Babies are many things. They can be cute, gooey, smelly, and the apple of their parents’ eyes. They also tend to be fragile. Babies are the things that we may want to protect the most in any given situation.
So, what if the baby in question actually somehow becomes a superhero? To answer that question, we come to Baby Wildebeest.
Creating a credible kid sidekick isn’t an easy task. The basic concept is always to give the younger readers a character they can personally identify with. The problems there are legion. For starters, readers want to be Batman, not Robin. Furthermore, the sidekick has to have the correct amount of competence. Too much and the character can outshine the hero and readers don’t like that. Not enough and the sidekick will need too much constant rescuing. And then there’s the issue of older writers trying to write “hip” dialogue for a character much younger than themselves, as was the disastrous case of Snapper Carr when he first arrived on the scene as the Justice League’s sidekick.
Good sidekicks and younger characters can be done. But for every successful Robin, there’s probably three or four (at least) Danny Chases.
There was a time when Marvel’s X-Force was one of its hottest properties. As drawn by Rob Liefeld, the book chronicled a group of hard-hitting mutants who believed in preemptive strikes against the bad mutants of the world, and likewise for not being so gentle and leaving them to walk away. The original line-up has gotten a lot of mileage at Marvel, with many of the characters appearing in various X-books since the team first premiered in 1991.
Over the years, DC’s Teen Titans group has been one of those perennial books that’s always around. At one time, The New Teen Titans, as written by Marv Wolfman and drawn by George Perez, was one of it not the hottest comic around, rivaling The Uncanny X-Men for popularity. The classic line-up that included Nightwing, Raven, Starfire, Cyborg, Changeling, Wonder Girl, and some others was all the rage. Other Titans came and went, such as Kid Flash, Speedy, Aqualad, Red Star, Pantha, and Wildebeest, but the core group was what the fan remembered.
Then, after the Zero Hour storyline, a new line-up appeared. Gone were most of the classic Titans, possibly due to no longer technically being “teens”. In its place was a line-up that at least looked interesting. There was former Speedy Roy Harper, now going by Arsenal. Donna Troy went by her real name and was, at the time, a member of the spacefaring police force, the Darkstars. Former Team Titans from a collapsed future timeline Mirage and Terra were there. So was the at-the-time only Green Lantern, Kyle Rayner, as were two teen heroes from the period, Impulse and Damage.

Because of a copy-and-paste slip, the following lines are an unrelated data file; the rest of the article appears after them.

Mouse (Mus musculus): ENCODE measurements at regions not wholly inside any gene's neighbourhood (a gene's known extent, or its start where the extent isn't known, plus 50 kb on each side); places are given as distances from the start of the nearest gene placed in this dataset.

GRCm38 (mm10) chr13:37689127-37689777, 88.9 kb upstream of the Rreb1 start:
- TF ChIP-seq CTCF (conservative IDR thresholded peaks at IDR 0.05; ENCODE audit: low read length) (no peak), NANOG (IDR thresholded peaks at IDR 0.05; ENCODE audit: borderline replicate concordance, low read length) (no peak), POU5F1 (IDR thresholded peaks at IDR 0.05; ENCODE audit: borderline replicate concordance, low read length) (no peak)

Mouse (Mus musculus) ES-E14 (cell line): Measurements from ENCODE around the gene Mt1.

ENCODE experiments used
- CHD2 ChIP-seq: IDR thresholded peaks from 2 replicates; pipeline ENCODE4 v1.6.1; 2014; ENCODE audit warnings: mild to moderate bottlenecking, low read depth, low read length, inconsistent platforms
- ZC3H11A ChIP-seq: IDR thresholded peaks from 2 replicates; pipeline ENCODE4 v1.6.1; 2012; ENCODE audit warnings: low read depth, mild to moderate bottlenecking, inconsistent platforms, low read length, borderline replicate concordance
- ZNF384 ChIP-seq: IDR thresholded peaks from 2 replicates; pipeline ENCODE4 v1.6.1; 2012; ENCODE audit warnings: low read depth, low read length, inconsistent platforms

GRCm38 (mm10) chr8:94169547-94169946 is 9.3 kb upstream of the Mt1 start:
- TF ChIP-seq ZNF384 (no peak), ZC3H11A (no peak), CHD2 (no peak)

The comic book version of Green Arrow is best known as being one of the few heroes with a distinctive political point of view. Who does Superman vote for? Who knows? Green Arrow is an out-and-out bleeding heart liberal, and that’s probably one of his defining characteristics.
Except he wasn’t always that way. The character existed for a good twenty years before his political perspective came up at all. Prior to that, he was the standard white bread DC hero who did good because it was good and if he ever had a thought deeper than which arrow to use at any given moment, he sure didn’t share it. In point of fact, the guy was a Batman rip-off, living as a millionaire playboy with his sidekick and ward in a big mansion with a cave and a car and a plane underneath his home. It’s not much of a memorable era for the Emerald Archer.
Gabbing Geek Jenny has, in the past, stated her belief in Madam Xanadu as an iconic character. I tried one before to to suggest that maybe Phantom Lady had a better claim to that title under her criteria (does not have a male version, has not cameoed in a movie or TV show, has an origin story older than the mid-90s, and has been read by Jenny). Jenny said Phantom Lady’s costume sucked (which, to be fair, it does), but maybe for my weekly “This one died!” column we can try a different character with a better claim than Madam Xanadu.
Let’s talk about Elasti-Girl. And I do not mean the one in The Incredibles. Pixar actually asked DC for permission to use the name, and it was granted so long as the name was never used in the marketing. If you get that action figure from The Incredibles line, her name will be listed as “Mrs. Incredible”.
Many longtime DC Comics fans probably know Donna Troy as the original Wonder Girl, teenage sidekick to Wonder Woman, longtime member of the Teen Titans. They also probably know Donna’s backstory is a convoluted mess.
There’s a really good reason for that. Donna was added to the Titans by mistake and creators have been trying to fix that screw-up ever since.